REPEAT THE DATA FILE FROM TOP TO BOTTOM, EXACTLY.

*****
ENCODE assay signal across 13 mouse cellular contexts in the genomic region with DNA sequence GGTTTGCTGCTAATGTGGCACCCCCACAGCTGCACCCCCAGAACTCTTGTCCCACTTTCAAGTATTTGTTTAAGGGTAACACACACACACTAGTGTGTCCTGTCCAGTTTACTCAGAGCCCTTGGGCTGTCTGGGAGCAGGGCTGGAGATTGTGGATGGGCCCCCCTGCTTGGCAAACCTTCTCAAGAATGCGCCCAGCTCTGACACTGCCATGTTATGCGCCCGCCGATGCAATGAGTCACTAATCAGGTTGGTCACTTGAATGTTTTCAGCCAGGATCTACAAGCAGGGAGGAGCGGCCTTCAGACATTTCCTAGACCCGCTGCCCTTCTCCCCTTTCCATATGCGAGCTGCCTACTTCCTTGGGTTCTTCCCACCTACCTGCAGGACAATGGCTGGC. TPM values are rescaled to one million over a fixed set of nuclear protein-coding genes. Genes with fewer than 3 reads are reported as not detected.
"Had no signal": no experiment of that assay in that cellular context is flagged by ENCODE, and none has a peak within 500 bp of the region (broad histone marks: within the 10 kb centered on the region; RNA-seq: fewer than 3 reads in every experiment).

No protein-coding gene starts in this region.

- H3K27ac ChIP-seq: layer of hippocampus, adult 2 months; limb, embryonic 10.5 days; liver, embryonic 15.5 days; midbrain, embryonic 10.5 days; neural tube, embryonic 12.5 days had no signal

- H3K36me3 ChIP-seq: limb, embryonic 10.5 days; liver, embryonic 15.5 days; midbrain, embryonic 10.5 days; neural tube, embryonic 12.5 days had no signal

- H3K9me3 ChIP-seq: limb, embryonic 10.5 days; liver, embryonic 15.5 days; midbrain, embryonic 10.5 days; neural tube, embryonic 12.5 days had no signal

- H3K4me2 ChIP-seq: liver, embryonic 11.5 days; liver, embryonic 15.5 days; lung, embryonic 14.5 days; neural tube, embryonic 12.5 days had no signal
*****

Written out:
ENCODE assay signal across 13 mouse cellular contexts in the genomic region with DNA sequence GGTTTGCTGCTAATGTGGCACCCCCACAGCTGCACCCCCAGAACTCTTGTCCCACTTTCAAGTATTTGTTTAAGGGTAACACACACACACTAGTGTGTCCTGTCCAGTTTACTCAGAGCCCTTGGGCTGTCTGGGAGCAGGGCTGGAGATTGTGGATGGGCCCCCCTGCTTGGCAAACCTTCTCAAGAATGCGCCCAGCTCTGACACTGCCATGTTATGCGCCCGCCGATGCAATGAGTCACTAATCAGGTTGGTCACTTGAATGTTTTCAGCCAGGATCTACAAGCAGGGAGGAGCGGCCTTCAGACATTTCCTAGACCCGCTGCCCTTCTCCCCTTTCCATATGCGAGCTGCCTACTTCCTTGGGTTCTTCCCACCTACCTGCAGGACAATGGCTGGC. TPM values are rescaled to one million over a fixed set of nuclear protein-coding genes. Genes with fewer than 3 reads are reported as not detected.
"Had no signal": no experiment of that assay in that cellular context is flagged by ENCODE, and none has a peak within 500 bp of the region (broad histone marks: within the 10 kb centered on the region; RNA-seq: fewer than 3 reads in every experiment).

No protein-coding gene starts in this region.

- H3K27ac ChIP-seq: layer of hippocampus, adult 2 months; limb, embryonic 10.5 days; liver, embryonic 15.5 days; midbrain, embryonic 10.5 days; neural tube, embryonic 12.5 days had no signal

- H3K36me3 ChIP-seq: limb, embryonic 10.5 days; liver, embryonic 15.5 days; midbrain, embryonic 10.5 days; neural tube, embryonic 12.5 days had no signal

- H3K9me3 ChIP-seq: limb, embryonic 10.5 days; liver, embryonic 15.5 days; midbrain, embryonic 10.5 days; neural tube, embryonic 12.5 days had no signal

- H3K4me2 ChIP-seq: liver, embryonic 11.5 days; liver, embryonic 15.5 days; lung, embryonic 14.5 days; neural tube, embryonic 12.5 days had no signal